Our approach depends on our primary way of experiencing the Spirit. Sometimes we make the journey entirely in private, in solitary retreat or solo vision quest in the wilderness, and other times in crowds, like the great pilgrimages to Mecca, Benares, Rome, Jerusalem, and Compostela in Spain, which more than anything resemble enormous migrations. 

The trip Ann and Paul eventually took in the summer of 1992 was, as Ann described it, "a self-designed midlife rite of passage, which I chose to make rather than it choosing me, and I chose an arena in which I was the most skilled, comfortable and inspired." She chose kayaking because "I learn best by using my body, by moving until I have insight." She chose a wilderness trip because "all my life I have sought wild places for good counsel." And she chose Lake Superior because "it was really important to me that the journey take place in my own backyard, rather than someplace exotic."

Rites of Passage

In Hindi and Sanskrit, the word for a pilgrim-site means a ford, a crossing-place, a point of transit, and people seem most inclined to take spiritual journeys--as Ann did--at just such points in their own lives, points during which those burning questions often arise. These journeys are indeed rites of passage, rituals we enact to help us cross over into maturity and ascendance of one kind or another--from ignorance to wisdom, sleep to awakening, woundedness to wholeness, from being lost to finding our way. 

Spiritual journeys follow what Robert Atkinson in The Gift of Stories calls the "sacred pattern," the same three-fold progression of separation-initiation-return as rites of passage and heroic myths; the same process of surrender-struggle-recovery common to 12-step programs; the same architecture of beginning-middle-end as story-telling. We open a door, step across a threshold, and return through it from the other side. We leave an old life behind, experience a life transition up close and receive its thorny wisdom, and then head home and hope to follow through on whatever we learned.

Rites of passage, however, celebrate not so much the separation or the return but the passage, the initiation, the processional of a single spirit toward transcendence, the revelation of the sacred to the initiate. The psychologist Carl Jung felt that the process of individuation--the work of becoming yourself as distinct from the furry warmth of the herd--is the result of a series of such initiations, all of which begin with an act of separation from the status quo, and thus separation anxiety.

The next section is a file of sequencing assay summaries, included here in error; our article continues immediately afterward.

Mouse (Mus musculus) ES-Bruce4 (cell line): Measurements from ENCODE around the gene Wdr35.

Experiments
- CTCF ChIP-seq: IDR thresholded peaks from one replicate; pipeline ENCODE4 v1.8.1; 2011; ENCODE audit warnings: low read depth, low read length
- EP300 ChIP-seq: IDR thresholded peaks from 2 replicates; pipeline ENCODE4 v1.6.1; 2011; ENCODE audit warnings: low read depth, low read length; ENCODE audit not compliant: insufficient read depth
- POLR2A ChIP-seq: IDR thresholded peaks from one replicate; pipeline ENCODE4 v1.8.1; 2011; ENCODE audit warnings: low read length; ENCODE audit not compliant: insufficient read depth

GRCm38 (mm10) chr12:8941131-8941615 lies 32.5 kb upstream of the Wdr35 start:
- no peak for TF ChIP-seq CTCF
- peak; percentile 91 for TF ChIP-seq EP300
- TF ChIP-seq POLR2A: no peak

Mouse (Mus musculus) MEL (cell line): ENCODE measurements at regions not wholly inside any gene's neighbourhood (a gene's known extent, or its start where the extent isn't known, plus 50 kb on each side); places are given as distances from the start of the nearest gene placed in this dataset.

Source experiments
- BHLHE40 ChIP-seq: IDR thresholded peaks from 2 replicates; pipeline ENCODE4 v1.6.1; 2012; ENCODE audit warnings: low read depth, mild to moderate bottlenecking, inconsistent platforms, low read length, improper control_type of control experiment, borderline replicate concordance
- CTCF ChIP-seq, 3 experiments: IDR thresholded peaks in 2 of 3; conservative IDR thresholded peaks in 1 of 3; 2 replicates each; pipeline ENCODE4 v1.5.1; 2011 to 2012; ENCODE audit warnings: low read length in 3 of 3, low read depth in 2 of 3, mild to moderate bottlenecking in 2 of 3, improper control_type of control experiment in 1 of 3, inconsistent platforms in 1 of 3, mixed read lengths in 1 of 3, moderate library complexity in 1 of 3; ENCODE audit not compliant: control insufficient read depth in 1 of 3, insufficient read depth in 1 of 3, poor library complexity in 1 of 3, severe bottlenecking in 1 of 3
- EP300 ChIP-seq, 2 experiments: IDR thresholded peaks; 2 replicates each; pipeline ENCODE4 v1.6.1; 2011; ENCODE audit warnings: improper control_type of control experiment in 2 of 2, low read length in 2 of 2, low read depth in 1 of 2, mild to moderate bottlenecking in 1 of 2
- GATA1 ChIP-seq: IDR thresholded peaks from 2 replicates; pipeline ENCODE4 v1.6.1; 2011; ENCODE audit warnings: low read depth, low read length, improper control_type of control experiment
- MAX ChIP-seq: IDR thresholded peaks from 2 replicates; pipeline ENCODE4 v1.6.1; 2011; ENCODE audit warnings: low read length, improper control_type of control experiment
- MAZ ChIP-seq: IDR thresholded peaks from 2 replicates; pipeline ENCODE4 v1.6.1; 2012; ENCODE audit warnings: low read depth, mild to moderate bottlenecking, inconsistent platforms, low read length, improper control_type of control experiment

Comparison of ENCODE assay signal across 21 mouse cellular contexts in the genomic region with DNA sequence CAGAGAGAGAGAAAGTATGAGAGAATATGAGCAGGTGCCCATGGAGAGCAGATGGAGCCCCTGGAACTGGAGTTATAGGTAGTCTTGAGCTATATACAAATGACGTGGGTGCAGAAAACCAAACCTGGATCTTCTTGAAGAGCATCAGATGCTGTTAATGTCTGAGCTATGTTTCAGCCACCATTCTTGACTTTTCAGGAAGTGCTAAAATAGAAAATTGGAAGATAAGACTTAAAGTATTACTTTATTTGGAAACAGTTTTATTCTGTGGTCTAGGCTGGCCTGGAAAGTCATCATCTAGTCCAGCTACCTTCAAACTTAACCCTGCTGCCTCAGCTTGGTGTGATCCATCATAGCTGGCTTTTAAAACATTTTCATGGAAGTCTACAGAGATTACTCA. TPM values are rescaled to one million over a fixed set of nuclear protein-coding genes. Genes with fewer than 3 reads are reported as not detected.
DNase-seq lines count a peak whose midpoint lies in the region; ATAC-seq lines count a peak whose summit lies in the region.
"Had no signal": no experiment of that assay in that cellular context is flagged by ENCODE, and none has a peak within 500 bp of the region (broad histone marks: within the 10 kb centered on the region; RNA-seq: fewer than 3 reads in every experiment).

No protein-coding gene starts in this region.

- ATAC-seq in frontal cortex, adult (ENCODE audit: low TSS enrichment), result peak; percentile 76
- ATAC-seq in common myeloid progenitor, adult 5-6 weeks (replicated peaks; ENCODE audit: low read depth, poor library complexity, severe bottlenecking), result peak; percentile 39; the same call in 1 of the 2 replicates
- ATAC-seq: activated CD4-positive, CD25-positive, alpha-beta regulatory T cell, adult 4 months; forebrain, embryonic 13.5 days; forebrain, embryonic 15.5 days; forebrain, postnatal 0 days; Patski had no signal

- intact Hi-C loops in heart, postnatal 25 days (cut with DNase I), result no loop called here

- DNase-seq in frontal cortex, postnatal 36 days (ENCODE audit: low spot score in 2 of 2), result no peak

The experience of the holy, however, says author Sam Keen, always involves trembling. Quakers quake, Shakers shake, holy-rollers roll, dervishes whirl, prophets stand knock-kneed before God. Spiritual journeys are formidable because, like all rites of passage, they necessitate that we leave our old selves behind for a time, leave the trappings of identity and status, and move to a place where no-one knows who we are, or cares.

On the day they were planning to leave from Ann's home in Duluth, Minnesota, they stood by the shores of Gitchee Gumee, as the Ojibway Indians once called the lake, and considered the judiciousness of starting out in 30-mile-per-hour winds, four-to-seven-foot waves, and a small craft advisory for crafts such as Ann's 17-foot sea kayak, Grace. They'd managed worse storms, but they worried about the message such a departure might send to their already fretting families: that they would be taking unnecessary chances.

Her parents were slightly aghast that she could leave her children, a third-grader and a sixth-grader, for the whole summer. Her husband couldn't understand why she had to be gone so long (over two months). One friend wanted to know if they had really considered the dangers, and another pointed out that if no woman had ever circumnavigated the lake, there must be a good reason. 

"There weren't many people who said, 'Oh, that's really a great idea.' In fact, there were none. It was very tough being on the receiving end of not only my own doubts, but everyone else's. It's really hard to stand in your own truth when everybody around you is telling you 'Why don't you just keep things the way they are?'"

They did postpone their trip a few days, hoping for better weather, and meanwhile suffered "the disappointment of remaining put when one is ready to leave." When the weather didn't break after several days, they decided to head out anyway. The forecast, according to their weather-band radios: strong winds, low clouds and fog, four-to-seven-foot surf, and a small craft advisory, which, though they didn't know it then, would become the weary refrain for much of the trip--the coldest and wettest summer in a century.

Going in Circles

Although modest, the currents that move around Lake Superior do so in a counter-clockwise direction, and Ann and Paul were heading clockwise, against the currents, because they wanted to hit the wildest stretch of the lake, the north side, early in the trip, because "it just felt right," and because it was symbolic: it was following a very ancient pilgrimage tradition, that of circumambulating a holy site in a clockwise direction.

At a deep level, we all associate journeying with circularity. We buy round-trip tickets, whether our actual trajectory there and back is circular or not. It's as if we recognize that every journey is essentially a journey toward ourselves, a circling around some mysterious core of life that we can only glimpse while moving, just as it's easier to see through a screen while moving your head back and forth. Every trip, then, and especially one undertaken with sacred intention, is the enactment of a pilgrimage, a mirroring of the planets that wheel around the sun, the clock's arms swinging around time's center, dancers carrying their streamers around the maypole, oxen turning around a well, drawing up water.